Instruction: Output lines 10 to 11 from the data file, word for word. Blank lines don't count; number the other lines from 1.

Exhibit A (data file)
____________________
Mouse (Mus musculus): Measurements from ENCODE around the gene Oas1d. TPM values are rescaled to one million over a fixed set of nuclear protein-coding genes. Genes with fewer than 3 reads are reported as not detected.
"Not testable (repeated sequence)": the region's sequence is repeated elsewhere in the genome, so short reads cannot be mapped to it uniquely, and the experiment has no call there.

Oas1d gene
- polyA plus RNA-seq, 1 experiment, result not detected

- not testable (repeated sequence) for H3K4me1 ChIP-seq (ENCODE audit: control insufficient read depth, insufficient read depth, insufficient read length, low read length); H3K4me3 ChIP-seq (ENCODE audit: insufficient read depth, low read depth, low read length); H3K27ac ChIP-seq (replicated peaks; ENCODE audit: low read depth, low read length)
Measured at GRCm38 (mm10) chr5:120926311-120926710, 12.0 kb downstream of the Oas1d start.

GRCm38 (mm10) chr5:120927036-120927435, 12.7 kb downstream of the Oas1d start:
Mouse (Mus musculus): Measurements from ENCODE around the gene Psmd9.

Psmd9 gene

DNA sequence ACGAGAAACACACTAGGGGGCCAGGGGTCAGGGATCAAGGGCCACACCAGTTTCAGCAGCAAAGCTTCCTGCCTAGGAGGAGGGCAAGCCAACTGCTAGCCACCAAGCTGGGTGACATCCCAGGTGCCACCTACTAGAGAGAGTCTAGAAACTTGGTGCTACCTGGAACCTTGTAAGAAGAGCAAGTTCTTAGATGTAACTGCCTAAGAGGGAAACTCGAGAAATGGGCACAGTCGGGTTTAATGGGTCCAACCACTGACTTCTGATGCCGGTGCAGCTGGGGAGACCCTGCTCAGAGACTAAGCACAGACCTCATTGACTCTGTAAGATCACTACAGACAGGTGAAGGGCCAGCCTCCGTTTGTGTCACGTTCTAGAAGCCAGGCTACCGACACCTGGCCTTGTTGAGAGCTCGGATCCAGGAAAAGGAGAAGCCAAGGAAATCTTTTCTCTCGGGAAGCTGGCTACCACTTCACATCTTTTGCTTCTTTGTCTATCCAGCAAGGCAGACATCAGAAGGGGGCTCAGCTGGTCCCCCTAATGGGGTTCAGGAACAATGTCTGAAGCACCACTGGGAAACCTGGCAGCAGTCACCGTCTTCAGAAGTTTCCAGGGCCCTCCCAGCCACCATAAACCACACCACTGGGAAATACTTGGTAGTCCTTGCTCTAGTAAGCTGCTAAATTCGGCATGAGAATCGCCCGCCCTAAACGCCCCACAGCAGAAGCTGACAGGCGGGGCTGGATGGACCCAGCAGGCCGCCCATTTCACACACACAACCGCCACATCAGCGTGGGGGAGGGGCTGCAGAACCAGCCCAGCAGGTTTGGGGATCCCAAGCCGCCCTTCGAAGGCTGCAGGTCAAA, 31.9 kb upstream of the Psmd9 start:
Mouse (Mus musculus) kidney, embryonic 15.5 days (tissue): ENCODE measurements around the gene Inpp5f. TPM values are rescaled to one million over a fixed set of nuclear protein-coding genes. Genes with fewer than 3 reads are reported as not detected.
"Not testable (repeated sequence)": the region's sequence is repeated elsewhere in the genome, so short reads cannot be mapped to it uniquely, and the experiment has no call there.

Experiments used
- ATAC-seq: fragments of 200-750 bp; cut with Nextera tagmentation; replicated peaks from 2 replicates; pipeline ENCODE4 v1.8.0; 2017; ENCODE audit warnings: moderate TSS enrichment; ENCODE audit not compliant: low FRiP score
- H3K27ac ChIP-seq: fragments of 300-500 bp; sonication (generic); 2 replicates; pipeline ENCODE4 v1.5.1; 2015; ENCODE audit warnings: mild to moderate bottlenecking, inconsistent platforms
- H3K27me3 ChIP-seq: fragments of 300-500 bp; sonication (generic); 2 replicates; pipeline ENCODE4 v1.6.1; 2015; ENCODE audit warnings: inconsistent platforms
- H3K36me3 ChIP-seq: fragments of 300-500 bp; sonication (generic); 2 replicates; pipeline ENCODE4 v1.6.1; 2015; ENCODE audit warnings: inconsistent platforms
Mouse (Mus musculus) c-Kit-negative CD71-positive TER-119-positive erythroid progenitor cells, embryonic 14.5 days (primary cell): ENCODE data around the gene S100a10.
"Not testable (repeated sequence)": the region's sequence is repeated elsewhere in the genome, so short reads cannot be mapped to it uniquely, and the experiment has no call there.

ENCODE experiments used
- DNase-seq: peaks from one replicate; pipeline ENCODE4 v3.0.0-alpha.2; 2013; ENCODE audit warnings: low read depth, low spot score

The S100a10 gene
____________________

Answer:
DNA sequence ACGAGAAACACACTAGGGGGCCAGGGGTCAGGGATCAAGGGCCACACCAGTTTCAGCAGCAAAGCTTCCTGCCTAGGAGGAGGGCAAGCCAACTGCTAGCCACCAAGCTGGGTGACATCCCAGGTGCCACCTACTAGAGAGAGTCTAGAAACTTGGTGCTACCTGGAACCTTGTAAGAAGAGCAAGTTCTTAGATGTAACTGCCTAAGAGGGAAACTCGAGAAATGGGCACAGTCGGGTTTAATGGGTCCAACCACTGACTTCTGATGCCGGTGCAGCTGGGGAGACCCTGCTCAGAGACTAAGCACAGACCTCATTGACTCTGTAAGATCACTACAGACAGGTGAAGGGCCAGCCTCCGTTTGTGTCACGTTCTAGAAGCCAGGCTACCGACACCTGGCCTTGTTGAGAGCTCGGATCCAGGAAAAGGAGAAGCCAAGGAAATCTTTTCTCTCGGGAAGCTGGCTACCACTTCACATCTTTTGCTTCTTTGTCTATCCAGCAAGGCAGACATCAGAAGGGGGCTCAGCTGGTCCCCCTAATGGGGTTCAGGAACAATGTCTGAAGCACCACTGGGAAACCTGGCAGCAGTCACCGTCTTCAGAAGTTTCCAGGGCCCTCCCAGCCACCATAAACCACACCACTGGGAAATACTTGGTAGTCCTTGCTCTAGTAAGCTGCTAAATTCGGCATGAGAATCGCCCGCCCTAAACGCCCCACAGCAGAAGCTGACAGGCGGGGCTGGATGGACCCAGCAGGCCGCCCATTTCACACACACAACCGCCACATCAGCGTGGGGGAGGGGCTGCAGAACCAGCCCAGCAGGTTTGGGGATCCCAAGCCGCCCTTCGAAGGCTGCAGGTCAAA, 31.9 kb upstream of the Psmd9 start:
Mouse (Mus musculus) kidney, embryonic 15.5 days (tissue): ENCODE measurements around the gene Inpp5f. TPM values are rescaled to one million over a fixed set of nuclear protein-coding genes. Genes with fewer than 3 reads are reported as not detected.